The accident left her confined to bed for three months. She spent one month in hospital. After initially seeming to make a full recovery, she began to suffer frequent pain in her spine and her right foot. She also felt permanently tired. Eventually, about a year later, she was readmitted to hospital. Her spine had not actually been X-rayed at the time of the original accident, and only now was it discovered that a number of her vertebrae were displaced. For the next nine months she had to wear a succession of plaster corsets. During this period when her freedom of movement was severely restricted and at times she even had to remain immobile in bed, she poured out her feelings in countless letters to Alejandro Gomez Arias. It was during these months that she began to paint, as a means of escaping the boredom and pain. “I felt I still had enough energy to do something other than studying to become a doctor. Without giving it any particular thought, I started painting,” she told the art critic Antonio Rodriguez.
“For many years my father kept a box of oil paints and some paintbrushes in an old jar and a palette in the corner of his photographic studio. He liked to paint and draw landscapes near the river in Coyoacan, and sometimes he copied chromolithographs. Ever since I was a little girl, as the saying goes, I'd had my eye on that box of paints. I couldn't explain why. Being confined to bed for so long I finally took the opportunity to ask my father for it. Like a little boy whose toy is being taken away from him and given to a sick brother, he 'lent' it to me. My mother asked a carpenter to make me an easel, if that's what you can call the special apparatus that could be fixed onto my bed, because the plaster cast didn't allow me to sit up. And so I started on my first picture, the portrait of a friend.”6
The bed was also given a canopy with a mirror covering its entire underside, so that Frida could see herself and be her own model. This saw the start of the self-portraits that dominate Frida Kahlo's oeuvre and which provide a virtually unbroken record of every stage of her artistic development. A genre of which she was later to say: "I paint myself because I am so often alone and because I am the subject I know best."7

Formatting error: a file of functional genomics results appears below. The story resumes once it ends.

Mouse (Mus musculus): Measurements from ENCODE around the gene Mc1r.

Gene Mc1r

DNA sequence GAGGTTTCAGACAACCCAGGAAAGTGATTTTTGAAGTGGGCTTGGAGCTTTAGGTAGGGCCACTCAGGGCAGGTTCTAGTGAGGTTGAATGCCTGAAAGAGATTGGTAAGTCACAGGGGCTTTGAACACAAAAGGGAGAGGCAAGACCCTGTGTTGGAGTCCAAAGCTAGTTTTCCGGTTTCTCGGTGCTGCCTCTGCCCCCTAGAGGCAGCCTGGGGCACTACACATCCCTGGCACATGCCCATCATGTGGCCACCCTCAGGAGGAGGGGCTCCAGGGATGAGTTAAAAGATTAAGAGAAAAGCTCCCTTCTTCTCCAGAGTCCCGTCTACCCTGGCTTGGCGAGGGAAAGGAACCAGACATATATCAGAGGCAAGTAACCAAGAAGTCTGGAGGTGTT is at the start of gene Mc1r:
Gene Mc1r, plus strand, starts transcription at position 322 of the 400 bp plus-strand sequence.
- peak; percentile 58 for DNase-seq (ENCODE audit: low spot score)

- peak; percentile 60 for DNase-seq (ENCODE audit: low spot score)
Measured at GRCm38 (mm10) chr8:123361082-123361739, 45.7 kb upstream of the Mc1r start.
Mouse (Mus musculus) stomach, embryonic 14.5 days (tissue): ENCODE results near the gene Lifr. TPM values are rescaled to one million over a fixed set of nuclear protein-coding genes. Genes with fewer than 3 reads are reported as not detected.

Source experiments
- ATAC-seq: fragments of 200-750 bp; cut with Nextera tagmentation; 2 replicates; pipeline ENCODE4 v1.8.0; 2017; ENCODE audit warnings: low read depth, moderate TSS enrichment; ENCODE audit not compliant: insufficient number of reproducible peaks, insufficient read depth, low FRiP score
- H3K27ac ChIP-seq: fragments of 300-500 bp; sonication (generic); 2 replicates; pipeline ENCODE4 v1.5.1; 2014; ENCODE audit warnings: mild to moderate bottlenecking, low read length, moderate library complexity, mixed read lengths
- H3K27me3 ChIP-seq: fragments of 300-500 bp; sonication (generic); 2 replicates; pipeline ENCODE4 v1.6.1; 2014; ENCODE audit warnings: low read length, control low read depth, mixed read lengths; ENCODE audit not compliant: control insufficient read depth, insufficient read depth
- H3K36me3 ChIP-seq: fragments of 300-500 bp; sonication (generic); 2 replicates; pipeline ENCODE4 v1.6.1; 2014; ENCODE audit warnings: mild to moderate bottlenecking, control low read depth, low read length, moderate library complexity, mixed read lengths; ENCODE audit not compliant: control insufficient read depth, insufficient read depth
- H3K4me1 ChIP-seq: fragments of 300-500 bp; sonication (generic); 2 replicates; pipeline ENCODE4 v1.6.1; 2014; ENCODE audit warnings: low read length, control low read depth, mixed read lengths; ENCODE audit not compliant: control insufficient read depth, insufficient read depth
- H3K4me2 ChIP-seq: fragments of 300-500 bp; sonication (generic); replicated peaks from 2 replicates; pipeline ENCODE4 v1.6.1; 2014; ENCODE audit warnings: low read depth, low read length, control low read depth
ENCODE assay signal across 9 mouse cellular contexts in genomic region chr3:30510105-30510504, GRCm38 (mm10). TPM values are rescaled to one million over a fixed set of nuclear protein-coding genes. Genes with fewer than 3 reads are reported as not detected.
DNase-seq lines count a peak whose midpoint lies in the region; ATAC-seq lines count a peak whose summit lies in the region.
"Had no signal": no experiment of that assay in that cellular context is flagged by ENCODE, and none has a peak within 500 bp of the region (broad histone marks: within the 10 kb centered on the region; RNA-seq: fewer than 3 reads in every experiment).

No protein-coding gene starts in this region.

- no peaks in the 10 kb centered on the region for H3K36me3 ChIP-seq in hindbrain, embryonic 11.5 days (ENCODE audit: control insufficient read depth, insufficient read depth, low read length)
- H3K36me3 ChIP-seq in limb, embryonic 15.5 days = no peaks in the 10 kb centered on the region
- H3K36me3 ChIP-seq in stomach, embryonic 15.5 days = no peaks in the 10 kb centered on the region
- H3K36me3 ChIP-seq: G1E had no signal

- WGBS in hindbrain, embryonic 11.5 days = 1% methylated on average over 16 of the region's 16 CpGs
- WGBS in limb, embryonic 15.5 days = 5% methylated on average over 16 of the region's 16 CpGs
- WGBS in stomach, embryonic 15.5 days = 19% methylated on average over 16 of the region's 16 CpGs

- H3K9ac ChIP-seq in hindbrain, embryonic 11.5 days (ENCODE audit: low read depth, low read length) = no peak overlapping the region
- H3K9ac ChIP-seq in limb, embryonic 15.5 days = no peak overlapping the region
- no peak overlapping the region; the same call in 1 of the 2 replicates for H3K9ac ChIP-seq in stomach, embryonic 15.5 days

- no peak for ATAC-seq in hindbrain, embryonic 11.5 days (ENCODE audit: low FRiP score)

Her words contain the key to the most striking characteristic of her paintings. In the majority of her full-length self-portraits, the artist portrays herself against a backdrop of vast, bare landscapes or empty, cold rooms, reflecting her own loneliness (ill. pp. 44/45). This same sense of solitude pervades her head and half-length portraits, too. Where she appears on the canvas in the company of her pets, she gives the impression of a child taking comfort from a teddy-bear or doll. Her head and half-length portraits are frequently accompanied by attributes with a symbolic meaning (ill. pp. 27-31). Her full-length portraits, on the other hand, which are often presented in a scenic setting, are predominantly linked to real biographical events: the artist's relationship with her husband Diego Rivera, her physical condition - her ill health following the accident, her inability to carry a child through a full term of pregnancy - as well as her philosophy of nature and life and her view of the world. With her highly personal images, she broke the taboos of her day, in particular those surrounding the female body and female sexuality. Already in the 1950s Diego Rivera was acknowledging her as “the first woman in the history of art to treat, with absolute and uncompromising honesty, one might even say with impassive cruelty, those general and specific themes which exclusively affect women.”8 During her time confined to bed, Frida Kahlo had the opportunity to make an intensive study of her own mirror image.